Legal Eagle posited a common opinion when she said “the worst thing about it all is the possibility that at least some of these fires were deliberately lit by arsonists.” Its a possibility for sure, and arson is a terrible crime, but not "the worst thing". At most arson was probably a bit player in the extraordinary events of the last few days. By treating every fire as a crime scene Victoria Police is failing to take into account large causes that cannot be cordoned off behind police tape. This is not really a police problem. What is truly the worst thing is that over the coming years this event is likely to become more ordinary.
Clive Hamilton was one of several to suggest that human causes other than arson were at work in Victoria. He says human-induced climate change is the real culprit. Writing in Crikey he said climate scientists have long been predicting that as conditions in bushfire-prone areas become hotter, drier and windier, the result will be more frequent and severe bushfires. He quoted a report that predicted a two to four-fold increase in the number of extreme fire danger days by 2050 with interior of NSW and Northern Victoria a particular danger. He says we are seeing the future now. Hamilton asks will we face up to it or pretend they are one-off events?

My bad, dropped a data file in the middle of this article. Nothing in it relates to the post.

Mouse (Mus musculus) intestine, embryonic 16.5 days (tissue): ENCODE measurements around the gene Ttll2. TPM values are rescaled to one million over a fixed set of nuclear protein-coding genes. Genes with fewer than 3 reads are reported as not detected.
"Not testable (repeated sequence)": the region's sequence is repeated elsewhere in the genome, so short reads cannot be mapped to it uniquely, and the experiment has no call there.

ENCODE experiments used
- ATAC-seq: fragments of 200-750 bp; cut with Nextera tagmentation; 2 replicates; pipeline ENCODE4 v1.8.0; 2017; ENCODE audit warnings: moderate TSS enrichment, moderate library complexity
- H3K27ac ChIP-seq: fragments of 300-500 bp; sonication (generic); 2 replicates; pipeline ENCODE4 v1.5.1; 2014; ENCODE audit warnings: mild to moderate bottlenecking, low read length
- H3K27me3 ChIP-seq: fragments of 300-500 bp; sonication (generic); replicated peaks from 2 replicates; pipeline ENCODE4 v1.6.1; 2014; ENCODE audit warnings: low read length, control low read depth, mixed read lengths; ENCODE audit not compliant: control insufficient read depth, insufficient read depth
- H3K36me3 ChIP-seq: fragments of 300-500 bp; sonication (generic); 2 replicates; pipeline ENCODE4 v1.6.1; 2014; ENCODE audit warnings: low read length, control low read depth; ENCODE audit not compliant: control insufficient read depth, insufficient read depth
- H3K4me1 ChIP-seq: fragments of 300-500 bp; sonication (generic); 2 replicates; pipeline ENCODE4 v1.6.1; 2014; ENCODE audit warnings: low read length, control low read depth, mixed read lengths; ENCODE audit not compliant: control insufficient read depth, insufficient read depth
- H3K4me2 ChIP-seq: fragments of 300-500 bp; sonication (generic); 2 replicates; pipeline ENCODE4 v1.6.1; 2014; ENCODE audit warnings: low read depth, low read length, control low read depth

The Rooted blog also blamed the carnage on climate change. It quoted a 2008 report by the Bushfire Cooperative Research Centre which says the number of days marked by ‘extreme’ fire danger will grow. As a result, the implications of climate change for bushfires are likely to create substantial economic, social and environmental costs. However the report warned of the difficulty of selling the message. “From a scientific viewpoint climate change needs to be understood at a both a global and regional level.” It said. “This is clearly a complex task, and many questions remain.”